Stolen Valor

F4 Phantom II

There has been a lot in the news lately about celebrities and politicians who inflated their participation in combat.  Others, who were never in the military,  passed themselves off as veterans. This has been called “Stolen Valor.”

But in a way, that is not true. Real valor can’t be stolen.

The so-called purveyors of “Stolen Valor,” it seems, live somewhat vicariously. This is the reality show phenomenon translated to life. Do you want a more exciting life? Well tune in and see someone wrestle an alligator.  Do you want to be a hero?  Well simply tell a bogus combat story or buy some medals to wear.

Who will know the difference?

Well many is the answer. For being a hero is more than telling a story or wearing medals.

In his classic novel about the U.S. Space Program, The Right Stuff, Tom Wolfe speaks to this but never clearly defines it. Those with the Right Stuff are the best of the best. They do amazing things. They exhibit qualities that many would wish to have.   They are larger than life, yet they simply act as one among others doing the job that needs to be done.

I flew with such men: Col Chuck DeBellevue, the leading ace of the Vietnam War; Col Roger Locher, who evaded capture on the ground in North Vietnam for 23 days before rescue; the late Lt Gen Edward Tixier, my former commander in Alaska; Brig Gen Keith Connolly, a highly decorated pilot who was featured on the History Channel program, “Vietnam in HD;” Brig Gen Jon Reynolds, a POW in North Vietnam for 8 years, who taught with me at the Air Force Academy, and closer to home, my late uncle who fought in the Battle of the Bulge.  All are good examples of men of valor, which by any standard is the Right Stuff.

These men share many things, but the most important is this: You would never know what they had done; they did not flaunt their experiences.  They led by example not with faux bravado or embroidery to their resumes.   Their focus was outward not on themselves.   I have seen men in authority who treated those in lesser positions as if they were of lesser value.   To me that was always a key marker of great leaders, how they treated others not just those above them, but those below.   The exceptional leaders all exhibited highest personal standards that could not help but influence all who knew them.   They were the men you would follow into Hell if they asked you to do it.

Real valor flows out of duty, sacrifice, and commitment to something bigger than self.  These men moved out of the comfort zone of home, family and community, subjected themselves to trials and dangers that few today can imagine, and in the end simply did their duty to the best of their abilities.

Those who weave stories of combat dangers or wear medals not earned, do not steal valor. They invent it.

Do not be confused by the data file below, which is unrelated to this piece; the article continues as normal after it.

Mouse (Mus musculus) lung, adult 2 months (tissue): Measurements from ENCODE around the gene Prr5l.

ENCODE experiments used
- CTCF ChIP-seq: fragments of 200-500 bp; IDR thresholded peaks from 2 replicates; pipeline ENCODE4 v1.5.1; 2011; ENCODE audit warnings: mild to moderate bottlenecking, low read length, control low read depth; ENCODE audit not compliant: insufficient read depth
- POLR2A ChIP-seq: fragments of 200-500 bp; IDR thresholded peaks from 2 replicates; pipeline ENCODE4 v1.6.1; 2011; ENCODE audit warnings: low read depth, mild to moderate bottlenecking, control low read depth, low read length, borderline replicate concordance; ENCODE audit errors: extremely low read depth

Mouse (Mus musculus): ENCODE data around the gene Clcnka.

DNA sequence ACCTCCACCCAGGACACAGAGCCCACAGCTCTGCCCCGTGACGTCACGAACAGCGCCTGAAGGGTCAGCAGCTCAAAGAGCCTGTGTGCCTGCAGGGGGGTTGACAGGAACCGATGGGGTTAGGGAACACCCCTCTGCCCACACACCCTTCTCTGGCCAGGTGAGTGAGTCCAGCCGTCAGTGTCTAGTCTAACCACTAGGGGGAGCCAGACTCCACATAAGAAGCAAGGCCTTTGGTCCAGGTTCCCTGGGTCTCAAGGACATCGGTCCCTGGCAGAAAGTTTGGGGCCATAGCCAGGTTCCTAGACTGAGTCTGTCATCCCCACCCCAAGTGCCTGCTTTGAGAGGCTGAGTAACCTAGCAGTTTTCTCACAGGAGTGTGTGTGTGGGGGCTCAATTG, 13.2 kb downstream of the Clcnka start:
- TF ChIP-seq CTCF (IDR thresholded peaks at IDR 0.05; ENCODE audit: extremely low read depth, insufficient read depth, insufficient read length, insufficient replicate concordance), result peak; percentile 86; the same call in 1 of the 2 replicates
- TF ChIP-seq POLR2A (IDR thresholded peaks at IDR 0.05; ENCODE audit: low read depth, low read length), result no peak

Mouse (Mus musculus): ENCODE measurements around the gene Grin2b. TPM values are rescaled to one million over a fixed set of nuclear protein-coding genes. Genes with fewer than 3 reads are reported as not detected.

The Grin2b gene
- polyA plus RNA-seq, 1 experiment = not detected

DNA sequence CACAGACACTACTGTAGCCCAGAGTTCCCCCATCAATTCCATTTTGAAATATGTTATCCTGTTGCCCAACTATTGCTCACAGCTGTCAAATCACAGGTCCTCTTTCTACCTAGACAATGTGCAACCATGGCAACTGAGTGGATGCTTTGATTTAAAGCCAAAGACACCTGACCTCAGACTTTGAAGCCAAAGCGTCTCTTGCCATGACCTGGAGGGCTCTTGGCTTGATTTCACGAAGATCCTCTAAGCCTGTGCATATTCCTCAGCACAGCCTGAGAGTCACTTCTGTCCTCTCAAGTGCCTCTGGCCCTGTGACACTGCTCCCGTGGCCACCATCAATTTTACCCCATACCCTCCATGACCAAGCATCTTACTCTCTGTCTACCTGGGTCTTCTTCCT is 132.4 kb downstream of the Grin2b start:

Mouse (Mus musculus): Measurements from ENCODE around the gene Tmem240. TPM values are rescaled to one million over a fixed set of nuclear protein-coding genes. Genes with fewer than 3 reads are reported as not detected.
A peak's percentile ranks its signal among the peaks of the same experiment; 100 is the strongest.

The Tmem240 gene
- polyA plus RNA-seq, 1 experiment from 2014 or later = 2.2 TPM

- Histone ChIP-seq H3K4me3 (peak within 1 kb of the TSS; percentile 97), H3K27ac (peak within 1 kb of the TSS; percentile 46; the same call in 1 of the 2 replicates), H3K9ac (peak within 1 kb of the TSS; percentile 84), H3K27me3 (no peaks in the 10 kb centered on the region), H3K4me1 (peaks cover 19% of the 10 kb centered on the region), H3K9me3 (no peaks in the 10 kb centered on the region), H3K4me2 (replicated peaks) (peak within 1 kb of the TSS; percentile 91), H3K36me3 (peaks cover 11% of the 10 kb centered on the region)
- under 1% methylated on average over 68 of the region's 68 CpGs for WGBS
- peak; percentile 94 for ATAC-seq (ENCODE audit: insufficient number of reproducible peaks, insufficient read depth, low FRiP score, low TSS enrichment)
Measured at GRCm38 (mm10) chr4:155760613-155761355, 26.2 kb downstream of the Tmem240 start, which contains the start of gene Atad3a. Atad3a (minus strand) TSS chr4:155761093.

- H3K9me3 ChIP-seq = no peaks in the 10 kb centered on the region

Real valor belongs only to the men who have earned it.

Rather, instead of ‘Stolen Valor” what we are seeing is “purloined praise.” It is praise only for the sake of praise to feed the egos of those who lap it up like cream. Valor doesn’t demand praise; it is of itself its own reward.

And those of us who have shared experiences with real men of valor, are far richer for having known them.

Posted in Air Force, Alaska, American History, F-4 Phantom II, Family History, Fighter Aircraft, Military history, Stolen Valor, Veterans, Vietnam War, World War Ii | Tagged , , , , , , , , , , | 1 Comment

Thoughts on the letters From Thailand – Combat 40 years later

 

500 pound Mark 82 bomb load on F4

500 pound Mark 82 bomb load on F4

Ground troops face a great deal of stress in combat, no doubt about that.  Air crews have it much easier.  It is all very impersonal. It is as if one gets into a “flying office” goes to work and then comes home.  There are only a few moments of excitement, stress, and tension.  And one never personally experiences the extent of what happened. You make a pass and drop your bombs and see the explosions. If there is no returned fire or missiles shot, it’s as if there were no other people involved.

I flew 42 combat missions during the war, most of them  flying an F4 Phantom II fighter loaded with about 6-9,000 pounds of bombs and several guided missiles, which is in itself inherently dangerous.   That itself is something I never thought about when I was a much  younger man.  Flying is dangerous, perhaps that is why we are shocked so much when a commercial airliner has an accident.  We have become complacent and complaceny is not a good thing in the air.  I learned that on many occasions.

In looking back at the letters it seems that there were only a few instances when I almost bought the farm due to ground fire or mechanical problems.   But when you are in the midst of it, you simply don’t think about it.

The World War I British poet Siegfried Sassoon has described combat this way:  “Soldiers are citizens of death’s gray land, Drawing no dividend from time’s to-morrows.”   When I flew combat missions over Vietnam, as I sat in the cockpit, I entered a place that, for me, was where time ceased to exist.  In combat there is only the moment at hand to focus on.  For me that is what the poet meant.

I think back on it now, 40 years ago. In those days, we fighter jocks would never have even begun to have exercised any sort of introspection about this. We knew we were the elite of the Air Force. How else could we get up each day and strap on an F4 and go into combat. I was a warrior.   I was lucky in that I came back, many were not.

When I taught history at the Air Force Academy I would take at the end of the term 8 mm movies into my classes that I had taken from the back seat of the F-4 and show them to my students. I wanted the cadets to understand that they had taken a special path. That they too might be called upon to give up themselves and be placed in harms way. Perhaps that was my way of dealing with combat at the time. To make them more aware of what they might face.